My room is positioned in such a way that despite only having a small-ish window in the corner, it always has a surfeit of light whether it be from the sun or the moon. I almost never have to turn on the lamp, as the abudant Moroccan sunlight, flooding past the light sheer curtains, reflecting off the mirrored wardrobe, cheerfully illuminates my room well into the late evening. Even better is when the sun goes down and Al – Qamar (the moon) provides its own silvery kind of light; cooler, it drips down through the windowsill to pool at the foot of my bed, where I sit, crouched, probably bent over a laptop or book. It’s quiet. It’s peaceful. After this first busy week, this is all a very good thing.
And it has been a busy week. Between classes and adjusting and settling in (culturally), I really haven’t had much time to explore the city. Earlier this week my neighbor’s son, and another student’s host brother took us all to the Muwazine, to see Stromae (which I was so excited about). In many ways, despite the grand size of the concert, it was very different from ones in the U.S. Of course, you have your standard set of drunken frat boys (or the Moroccan equivalent) swaying in an ill-timed waltz conducted by Johnny Walker, but surprisingly there were also people from all steps of life. There were agèd grandmamas, young children, families, congo lines of women on a girl’s night out, secret couples, married couples, and babies, all dancing, singing, and cheering. Rabat’s diversity is further reflected in the variety of backgrounds present, there are foreigners (Spanish, French, German; I think I even caught the tale end of a conversation in Hindi), young Moroccans dressed like they just stepped off a Paris runway, more conservatively dressed women (or hijabis as Mouna, our Darija professor, refers to them), guys in ripped skinny jeans, and men in djellabas. As much as I am always fascinated with Stromae’s crazy dancing, I was blown away by the diversity present and existent at the concert, and more generally in Rabat.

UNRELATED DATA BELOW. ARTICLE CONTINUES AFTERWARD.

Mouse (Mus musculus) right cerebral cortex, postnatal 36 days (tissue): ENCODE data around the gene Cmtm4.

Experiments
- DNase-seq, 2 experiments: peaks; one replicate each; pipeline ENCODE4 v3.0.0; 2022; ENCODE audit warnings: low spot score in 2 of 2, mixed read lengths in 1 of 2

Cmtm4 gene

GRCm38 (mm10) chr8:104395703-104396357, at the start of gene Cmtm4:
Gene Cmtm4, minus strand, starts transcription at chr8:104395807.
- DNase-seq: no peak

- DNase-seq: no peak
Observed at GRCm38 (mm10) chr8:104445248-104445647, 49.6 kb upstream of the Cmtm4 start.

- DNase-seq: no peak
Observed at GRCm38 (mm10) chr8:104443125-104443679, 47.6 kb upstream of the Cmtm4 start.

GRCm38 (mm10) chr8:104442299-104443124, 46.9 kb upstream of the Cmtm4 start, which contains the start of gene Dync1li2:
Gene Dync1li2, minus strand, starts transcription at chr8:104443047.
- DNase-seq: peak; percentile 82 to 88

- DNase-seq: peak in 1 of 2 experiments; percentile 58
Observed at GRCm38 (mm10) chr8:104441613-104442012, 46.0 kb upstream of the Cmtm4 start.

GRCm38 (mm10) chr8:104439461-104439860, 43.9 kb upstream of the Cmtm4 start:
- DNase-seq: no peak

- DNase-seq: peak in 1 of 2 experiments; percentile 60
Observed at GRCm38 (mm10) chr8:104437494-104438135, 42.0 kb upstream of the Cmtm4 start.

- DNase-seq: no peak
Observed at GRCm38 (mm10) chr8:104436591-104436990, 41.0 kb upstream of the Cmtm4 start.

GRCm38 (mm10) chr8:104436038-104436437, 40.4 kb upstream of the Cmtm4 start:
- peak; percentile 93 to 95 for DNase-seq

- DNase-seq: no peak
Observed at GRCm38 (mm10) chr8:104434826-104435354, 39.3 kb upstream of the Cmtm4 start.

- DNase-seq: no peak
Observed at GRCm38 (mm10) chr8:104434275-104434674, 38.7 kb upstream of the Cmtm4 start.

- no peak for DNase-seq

The other place that seems to draw me repeatedly is the Medina. Not the touristy bit, not the main roads that hawk leather goods, and kitschy goods that scream orientalist tropes, but the busier side streets, the ones that are open far later. These streets are for the regular people, for regular goods like daily clothing, soaps, spices, cheap plastic toys, meat, and turtles. Even though I, myself, am a voyeur in these streets, I feel a little more at home, as I watch people going about their daily business.
It’s late now. From the semi-open window, I can hear the violent bustle of car horns (despite the fact it’s approaching midnight), the hum of voices speaking Darija, Arabic, and French, the angry yowl of one of the cats (that seem to own the streets of Rabat) intermingled with the baying of a dog. Closer to home, just beyond my bedroom door, is the compelling chanting of the Qu’ran. Even though I don’t understand what they are saying, I can feel the holiness in the words. After all, the sacred does not need to be translated to be understood.
I think it is time to go to bed.